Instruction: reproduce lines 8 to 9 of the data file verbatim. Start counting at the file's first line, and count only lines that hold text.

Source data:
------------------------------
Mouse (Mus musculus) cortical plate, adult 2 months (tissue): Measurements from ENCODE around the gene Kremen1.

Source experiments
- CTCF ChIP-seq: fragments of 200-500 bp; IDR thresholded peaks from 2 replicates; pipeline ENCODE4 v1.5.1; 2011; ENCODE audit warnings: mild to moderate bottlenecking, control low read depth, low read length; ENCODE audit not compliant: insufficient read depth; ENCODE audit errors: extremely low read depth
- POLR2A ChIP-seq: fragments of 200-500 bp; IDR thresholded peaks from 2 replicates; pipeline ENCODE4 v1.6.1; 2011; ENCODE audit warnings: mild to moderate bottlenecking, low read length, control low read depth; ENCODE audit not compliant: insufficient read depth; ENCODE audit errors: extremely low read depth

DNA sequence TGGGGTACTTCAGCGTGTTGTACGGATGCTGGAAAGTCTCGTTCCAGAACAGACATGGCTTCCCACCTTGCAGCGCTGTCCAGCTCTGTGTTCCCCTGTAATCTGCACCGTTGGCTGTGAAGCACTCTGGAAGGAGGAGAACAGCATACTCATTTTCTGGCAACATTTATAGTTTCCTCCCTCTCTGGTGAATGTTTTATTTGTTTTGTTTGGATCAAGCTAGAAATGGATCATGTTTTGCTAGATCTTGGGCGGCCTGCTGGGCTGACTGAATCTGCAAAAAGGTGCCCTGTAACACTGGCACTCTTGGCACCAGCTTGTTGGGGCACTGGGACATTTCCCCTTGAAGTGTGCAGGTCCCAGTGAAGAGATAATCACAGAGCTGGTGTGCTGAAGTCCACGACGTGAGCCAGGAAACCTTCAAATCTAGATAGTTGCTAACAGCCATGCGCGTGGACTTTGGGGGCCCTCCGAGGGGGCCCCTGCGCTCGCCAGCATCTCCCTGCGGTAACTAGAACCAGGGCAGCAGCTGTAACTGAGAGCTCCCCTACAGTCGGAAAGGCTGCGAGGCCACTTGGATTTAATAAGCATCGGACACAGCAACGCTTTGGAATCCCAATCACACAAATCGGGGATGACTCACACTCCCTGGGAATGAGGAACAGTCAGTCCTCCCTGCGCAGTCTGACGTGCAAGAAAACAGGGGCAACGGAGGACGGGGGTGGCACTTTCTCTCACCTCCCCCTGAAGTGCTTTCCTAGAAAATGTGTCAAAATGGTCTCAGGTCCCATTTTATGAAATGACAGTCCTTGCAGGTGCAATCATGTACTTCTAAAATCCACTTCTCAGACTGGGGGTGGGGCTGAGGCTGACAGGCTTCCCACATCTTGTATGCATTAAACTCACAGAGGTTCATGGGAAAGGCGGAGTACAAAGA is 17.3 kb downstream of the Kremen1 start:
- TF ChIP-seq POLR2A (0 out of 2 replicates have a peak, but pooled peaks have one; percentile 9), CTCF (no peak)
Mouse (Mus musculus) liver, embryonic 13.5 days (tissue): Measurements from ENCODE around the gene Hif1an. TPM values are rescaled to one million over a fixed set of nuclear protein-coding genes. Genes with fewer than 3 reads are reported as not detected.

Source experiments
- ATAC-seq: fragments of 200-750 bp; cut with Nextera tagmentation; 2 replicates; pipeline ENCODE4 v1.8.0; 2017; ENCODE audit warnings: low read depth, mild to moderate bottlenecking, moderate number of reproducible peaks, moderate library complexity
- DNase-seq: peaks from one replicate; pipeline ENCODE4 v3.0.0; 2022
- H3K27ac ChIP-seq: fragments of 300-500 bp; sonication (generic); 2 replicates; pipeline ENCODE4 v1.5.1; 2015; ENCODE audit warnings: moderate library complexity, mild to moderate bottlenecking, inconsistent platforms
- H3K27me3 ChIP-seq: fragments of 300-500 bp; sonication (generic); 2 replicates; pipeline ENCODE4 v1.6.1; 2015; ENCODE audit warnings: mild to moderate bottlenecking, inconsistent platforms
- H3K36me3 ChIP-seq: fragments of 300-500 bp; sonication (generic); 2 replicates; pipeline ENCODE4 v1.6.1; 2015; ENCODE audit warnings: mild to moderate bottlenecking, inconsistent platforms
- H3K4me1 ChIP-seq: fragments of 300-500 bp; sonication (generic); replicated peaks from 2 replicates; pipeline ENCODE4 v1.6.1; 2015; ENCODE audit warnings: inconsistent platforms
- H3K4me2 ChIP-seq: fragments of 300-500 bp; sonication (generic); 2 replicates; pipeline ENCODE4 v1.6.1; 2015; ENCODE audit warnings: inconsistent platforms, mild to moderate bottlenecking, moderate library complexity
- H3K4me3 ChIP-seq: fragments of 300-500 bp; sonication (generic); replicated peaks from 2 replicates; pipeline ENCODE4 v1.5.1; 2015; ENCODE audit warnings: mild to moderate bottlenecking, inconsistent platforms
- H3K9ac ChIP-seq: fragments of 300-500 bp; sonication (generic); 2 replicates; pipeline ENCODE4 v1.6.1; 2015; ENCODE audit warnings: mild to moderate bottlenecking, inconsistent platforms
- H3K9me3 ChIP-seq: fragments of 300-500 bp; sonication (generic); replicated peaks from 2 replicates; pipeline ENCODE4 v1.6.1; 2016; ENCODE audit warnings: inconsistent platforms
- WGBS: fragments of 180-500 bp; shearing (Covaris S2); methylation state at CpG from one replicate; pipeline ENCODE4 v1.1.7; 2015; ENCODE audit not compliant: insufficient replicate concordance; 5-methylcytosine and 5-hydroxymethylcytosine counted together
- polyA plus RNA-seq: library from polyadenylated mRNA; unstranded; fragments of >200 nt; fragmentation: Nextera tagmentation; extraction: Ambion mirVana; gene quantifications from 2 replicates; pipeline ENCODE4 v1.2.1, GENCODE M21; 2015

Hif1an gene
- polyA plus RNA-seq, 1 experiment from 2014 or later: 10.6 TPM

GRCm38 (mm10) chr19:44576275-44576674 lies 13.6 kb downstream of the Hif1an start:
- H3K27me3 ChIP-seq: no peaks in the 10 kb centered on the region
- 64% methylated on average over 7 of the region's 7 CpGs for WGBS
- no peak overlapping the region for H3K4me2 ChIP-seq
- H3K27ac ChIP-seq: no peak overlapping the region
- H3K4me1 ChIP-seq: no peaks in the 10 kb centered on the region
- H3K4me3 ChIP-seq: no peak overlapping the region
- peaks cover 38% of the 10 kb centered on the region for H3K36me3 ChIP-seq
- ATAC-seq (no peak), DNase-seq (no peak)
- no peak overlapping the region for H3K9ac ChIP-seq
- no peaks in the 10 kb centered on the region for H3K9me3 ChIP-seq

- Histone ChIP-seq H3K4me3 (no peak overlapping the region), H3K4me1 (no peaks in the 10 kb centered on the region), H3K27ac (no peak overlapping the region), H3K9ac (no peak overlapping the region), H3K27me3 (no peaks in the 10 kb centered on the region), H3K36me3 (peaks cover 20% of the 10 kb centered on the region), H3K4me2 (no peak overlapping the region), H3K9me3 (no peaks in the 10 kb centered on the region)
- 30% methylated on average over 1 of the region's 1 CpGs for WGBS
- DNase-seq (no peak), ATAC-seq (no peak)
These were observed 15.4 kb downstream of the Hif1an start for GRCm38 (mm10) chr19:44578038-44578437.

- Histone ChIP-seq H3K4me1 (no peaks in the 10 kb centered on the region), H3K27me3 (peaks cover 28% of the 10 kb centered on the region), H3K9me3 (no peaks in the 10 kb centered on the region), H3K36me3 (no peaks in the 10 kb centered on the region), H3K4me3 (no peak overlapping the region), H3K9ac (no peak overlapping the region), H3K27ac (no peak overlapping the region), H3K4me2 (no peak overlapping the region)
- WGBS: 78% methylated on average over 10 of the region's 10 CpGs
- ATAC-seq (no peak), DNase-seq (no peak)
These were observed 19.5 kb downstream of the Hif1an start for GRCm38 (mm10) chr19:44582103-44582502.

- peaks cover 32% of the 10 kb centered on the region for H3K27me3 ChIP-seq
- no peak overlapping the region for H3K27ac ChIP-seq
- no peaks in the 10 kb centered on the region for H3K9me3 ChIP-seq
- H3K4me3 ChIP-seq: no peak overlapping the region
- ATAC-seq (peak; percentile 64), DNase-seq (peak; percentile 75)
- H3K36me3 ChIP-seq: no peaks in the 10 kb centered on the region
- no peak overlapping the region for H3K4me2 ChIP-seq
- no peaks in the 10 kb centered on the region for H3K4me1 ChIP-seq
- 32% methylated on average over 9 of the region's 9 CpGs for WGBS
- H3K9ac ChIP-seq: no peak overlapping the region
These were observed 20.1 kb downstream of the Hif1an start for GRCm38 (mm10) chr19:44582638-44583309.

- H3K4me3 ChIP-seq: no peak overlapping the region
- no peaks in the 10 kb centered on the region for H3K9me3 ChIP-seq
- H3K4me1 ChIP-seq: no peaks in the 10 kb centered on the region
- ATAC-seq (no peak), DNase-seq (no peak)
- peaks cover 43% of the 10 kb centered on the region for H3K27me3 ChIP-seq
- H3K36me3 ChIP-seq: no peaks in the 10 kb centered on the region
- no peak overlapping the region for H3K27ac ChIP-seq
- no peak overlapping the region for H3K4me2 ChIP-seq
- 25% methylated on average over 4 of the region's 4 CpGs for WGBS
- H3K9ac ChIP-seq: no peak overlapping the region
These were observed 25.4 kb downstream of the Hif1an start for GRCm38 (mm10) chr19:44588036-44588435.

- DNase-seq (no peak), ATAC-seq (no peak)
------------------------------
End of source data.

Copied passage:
Source experiments
- ATAC-seq: fragments of 200-750 bp; cut with Nextera tagmentation; 2 replicates; pipeline ENCODE4 v1.8.0; 2017; ENCODE audit warnings: low read depth, mild to moderate bottlenecking, moderate number of reproducible peaks, moderate library complexity